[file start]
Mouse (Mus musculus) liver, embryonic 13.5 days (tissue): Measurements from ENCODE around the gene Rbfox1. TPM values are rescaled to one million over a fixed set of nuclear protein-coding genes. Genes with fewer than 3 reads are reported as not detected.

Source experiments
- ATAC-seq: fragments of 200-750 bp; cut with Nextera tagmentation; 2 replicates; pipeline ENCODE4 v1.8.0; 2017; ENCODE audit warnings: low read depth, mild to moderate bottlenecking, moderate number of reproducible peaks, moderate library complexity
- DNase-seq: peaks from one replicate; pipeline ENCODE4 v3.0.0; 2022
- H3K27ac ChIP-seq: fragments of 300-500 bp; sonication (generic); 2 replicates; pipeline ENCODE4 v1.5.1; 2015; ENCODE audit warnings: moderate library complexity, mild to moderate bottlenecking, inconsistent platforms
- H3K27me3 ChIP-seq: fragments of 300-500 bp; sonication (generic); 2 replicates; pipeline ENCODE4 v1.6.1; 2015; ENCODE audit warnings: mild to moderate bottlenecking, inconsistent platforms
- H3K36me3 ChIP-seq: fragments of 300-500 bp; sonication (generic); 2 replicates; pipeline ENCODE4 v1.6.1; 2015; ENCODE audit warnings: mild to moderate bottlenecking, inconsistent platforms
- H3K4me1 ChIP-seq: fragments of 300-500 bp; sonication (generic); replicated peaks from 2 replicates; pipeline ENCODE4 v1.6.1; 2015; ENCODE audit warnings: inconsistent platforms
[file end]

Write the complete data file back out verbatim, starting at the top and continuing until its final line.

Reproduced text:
Mouse (Mus musculus) liver, embryonic 13.5 days (tissue): Measurements from ENCODE around the gene Rbfox1. TPM values are rescaled to one million over a fixed set of nuclear protein-coding genes. Genes with fewer than 3 reads are reported as not detected.

Source experiments
- ATAC-seq: fragments of 200-750 bp; cut with Nextera tagmentation; 2 replicates; pipeline ENCODE4 v1.8.0; 2017; ENCODE audit warnings: low read depth, mild to moderate bottlenecking, moderate number of reproducible peaks, moderate library complexity
- DNase-seq: peaks from one replicate; pipeline ENCODE4 v3.0.0; 2022
- H3K27ac ChIP-seq: fragments of 300-500 bp; sonication (generic); 2 replicates; pipeline ENCODE4 v1.5.1; 2015; ENCODE audit warnings: moderate library complexity, mild to moderate bottlenecking, inconsistent platforms
- H3K27me3 ChIP-seq: fragments of 300-500 bp; sonication (generic); 2 replicates; pipeline ENCODE4 v1.6.1; 2015; ENCODE audit warnings: mild to moderate bottlenecking, inconsistent platforms
- H3K36me3 ChIP-seq: fragments of 300-500 bp; sonication (generic); 2 replicates; pipeline ENCODE4 v1.6.1; 2015; ENCODE audit warnings: mild to moderate bottlenecking, inconsistent platforms
- H3K4me1 ChIP-seq: fragments of 300-500 bp; sonication (generic); replicated peaks from 2 replicates; pipeline ENCODE4 v1.6.1; 2015; ENCODE audit warnings: inconsistent platforms